“Any student should take as many CTE classes as they can take that pertain to their major,” he said. “I wish I started sooner so I could take advantage of the many benefits. I find some of the knowledge I gained from class helped in knowing on a college level which next level classes I should take, which is better than going with whatever the advisors think you know. Having college credits can not only translate to your profession, but it can also give experience and confidence to know what level you can perform at.

“Because of CTE, I was able to spend my time experiencing things related to my major,” he added. “Not one human’s career is exactly the same, so why should everyone follow the same curriculum?”


The Clare-Gladwin Regional Education Service District’s Career & Technical Education program has announced its Students of the Month for December.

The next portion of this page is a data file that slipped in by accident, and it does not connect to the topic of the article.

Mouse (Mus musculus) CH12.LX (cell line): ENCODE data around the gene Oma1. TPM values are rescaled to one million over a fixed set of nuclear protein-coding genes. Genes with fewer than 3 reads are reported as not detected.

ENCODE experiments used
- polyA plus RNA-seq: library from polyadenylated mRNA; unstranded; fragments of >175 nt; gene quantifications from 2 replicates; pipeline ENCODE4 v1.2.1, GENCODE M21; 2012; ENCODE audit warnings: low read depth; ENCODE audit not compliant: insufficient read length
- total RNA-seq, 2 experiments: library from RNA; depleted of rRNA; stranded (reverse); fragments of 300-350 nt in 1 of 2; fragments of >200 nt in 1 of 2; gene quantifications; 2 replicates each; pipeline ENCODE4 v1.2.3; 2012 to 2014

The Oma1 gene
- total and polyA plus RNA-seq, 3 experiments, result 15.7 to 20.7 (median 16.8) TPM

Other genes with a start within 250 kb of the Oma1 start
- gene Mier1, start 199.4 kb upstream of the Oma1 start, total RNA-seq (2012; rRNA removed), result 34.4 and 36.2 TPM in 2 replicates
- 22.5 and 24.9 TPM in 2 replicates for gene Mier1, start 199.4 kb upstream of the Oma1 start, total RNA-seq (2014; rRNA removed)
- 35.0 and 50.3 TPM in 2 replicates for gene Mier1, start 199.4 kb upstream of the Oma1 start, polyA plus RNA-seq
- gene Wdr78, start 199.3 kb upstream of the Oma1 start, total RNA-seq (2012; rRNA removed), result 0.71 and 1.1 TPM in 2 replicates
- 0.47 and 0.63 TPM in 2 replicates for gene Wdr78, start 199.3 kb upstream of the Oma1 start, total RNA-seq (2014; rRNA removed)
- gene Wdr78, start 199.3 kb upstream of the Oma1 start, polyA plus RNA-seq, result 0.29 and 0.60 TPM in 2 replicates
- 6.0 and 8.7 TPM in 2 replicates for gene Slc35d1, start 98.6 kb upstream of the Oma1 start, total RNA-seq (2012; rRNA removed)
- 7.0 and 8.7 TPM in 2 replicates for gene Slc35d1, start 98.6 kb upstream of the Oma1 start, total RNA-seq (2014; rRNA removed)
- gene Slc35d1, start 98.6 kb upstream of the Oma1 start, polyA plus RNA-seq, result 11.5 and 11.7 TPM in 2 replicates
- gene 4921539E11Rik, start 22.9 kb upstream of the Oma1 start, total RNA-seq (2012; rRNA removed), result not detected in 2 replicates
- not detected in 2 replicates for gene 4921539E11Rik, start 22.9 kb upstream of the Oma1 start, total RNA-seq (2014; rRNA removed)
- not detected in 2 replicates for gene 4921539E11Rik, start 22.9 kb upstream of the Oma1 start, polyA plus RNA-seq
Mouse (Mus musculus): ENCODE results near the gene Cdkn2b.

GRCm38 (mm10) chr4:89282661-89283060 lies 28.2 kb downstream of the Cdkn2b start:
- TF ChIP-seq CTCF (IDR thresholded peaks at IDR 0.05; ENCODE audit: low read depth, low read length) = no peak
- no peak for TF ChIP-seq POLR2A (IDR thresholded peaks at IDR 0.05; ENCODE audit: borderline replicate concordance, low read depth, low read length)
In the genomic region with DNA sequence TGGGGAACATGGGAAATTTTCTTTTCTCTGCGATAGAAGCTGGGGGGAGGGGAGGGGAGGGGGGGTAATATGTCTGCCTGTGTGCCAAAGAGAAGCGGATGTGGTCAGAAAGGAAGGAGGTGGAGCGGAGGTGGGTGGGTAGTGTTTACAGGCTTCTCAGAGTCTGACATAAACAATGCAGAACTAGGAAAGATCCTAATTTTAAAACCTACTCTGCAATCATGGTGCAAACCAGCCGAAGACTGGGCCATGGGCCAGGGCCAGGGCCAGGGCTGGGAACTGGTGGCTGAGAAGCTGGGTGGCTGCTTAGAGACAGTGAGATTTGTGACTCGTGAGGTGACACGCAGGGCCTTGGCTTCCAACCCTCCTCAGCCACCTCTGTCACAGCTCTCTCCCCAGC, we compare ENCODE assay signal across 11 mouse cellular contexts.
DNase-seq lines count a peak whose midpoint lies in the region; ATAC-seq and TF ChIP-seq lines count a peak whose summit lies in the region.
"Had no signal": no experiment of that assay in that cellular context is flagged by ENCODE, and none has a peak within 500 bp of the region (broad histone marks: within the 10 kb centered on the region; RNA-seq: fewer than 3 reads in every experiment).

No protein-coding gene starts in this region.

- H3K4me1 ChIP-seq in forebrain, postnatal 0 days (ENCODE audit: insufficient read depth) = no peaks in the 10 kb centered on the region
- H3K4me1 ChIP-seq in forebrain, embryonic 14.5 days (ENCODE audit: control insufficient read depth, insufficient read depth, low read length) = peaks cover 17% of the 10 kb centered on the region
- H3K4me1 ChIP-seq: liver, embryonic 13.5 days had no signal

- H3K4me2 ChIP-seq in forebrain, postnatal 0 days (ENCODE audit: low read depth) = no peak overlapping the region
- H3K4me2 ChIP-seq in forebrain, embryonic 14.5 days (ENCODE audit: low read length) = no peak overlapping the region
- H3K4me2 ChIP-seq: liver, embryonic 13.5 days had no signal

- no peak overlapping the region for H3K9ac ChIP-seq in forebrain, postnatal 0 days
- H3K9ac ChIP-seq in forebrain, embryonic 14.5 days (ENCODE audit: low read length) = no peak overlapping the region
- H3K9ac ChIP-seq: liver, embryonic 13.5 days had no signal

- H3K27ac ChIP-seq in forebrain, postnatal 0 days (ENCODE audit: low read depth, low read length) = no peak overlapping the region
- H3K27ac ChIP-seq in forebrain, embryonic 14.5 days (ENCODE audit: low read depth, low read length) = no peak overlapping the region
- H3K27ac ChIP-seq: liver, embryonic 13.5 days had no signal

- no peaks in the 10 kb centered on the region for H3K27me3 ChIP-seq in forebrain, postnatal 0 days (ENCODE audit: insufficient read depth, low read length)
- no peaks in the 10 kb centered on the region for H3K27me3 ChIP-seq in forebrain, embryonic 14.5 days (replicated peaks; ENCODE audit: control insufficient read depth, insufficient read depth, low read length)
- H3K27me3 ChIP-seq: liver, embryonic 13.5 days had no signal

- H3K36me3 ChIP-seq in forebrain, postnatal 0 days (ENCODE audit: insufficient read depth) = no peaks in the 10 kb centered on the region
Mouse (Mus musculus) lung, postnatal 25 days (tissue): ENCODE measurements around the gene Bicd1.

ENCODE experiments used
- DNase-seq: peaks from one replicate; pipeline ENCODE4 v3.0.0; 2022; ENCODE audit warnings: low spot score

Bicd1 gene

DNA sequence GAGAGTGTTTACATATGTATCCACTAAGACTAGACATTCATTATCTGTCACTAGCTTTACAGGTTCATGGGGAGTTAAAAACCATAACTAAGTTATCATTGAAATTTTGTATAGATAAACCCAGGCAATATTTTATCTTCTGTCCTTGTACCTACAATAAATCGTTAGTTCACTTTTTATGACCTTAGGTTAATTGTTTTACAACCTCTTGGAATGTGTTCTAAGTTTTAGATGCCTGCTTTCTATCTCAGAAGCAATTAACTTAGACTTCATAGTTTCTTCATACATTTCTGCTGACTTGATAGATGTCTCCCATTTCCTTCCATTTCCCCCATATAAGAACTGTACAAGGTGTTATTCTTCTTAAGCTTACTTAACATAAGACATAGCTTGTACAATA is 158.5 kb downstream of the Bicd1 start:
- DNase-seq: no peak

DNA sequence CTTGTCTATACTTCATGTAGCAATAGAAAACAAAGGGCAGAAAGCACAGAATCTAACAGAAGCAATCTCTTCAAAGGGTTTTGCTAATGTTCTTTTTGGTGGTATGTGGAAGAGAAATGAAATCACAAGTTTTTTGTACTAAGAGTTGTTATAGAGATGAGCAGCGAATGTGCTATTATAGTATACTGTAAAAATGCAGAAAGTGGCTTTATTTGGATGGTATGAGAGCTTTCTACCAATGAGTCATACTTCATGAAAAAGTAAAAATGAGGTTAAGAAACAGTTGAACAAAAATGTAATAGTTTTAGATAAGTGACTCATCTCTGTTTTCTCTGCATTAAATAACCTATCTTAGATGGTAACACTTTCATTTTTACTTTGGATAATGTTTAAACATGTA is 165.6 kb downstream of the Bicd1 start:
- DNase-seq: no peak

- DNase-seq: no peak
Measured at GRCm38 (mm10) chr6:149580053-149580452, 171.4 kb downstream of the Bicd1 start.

CTE administration and staff congratulate these students, who were selected by teachers for positive performances in their respective CTE classes:

Ben Miller and James Witte, both of Gladwin (Advanced Manufacturing); Kole Thurlow of Gladwin (Agricultural Science); Tyler Warner of Farwell and Walter Doak of Gladwin (Automotive Technology); Austin Mangus of Farwell and Caleb Good of Gladwin (Construction Trades); Lauren Cotton of Clare and Chloee McMann of Farwell (Criminal Justice); Kade Tripp of Beaverton and Kaylea Anderson of Harrison (Culinary Arts); Cody Smith of Beaverton and Alexis Card of Farwell (Digital Media); Elizabeth Smith of Beaverton and Mariah Walters of Gladwin (Education Occupations); Amanda Zuriel of Beaverton and Killeen Kladder of Gladwin (Health Occupations); and Richard Johnson of Farwell and Tucker Roehrs of Gladwin (Welding Technology).

The CTE program is grateful to the sponsors who support the Students of the Month program by donating gift certificates to the honorees. Sponsors include Buccilli’s Pizza of Clare and Farwell and Hungry Howie’s Pizza of Gladwin.

'Hands-On' at a Whole New Level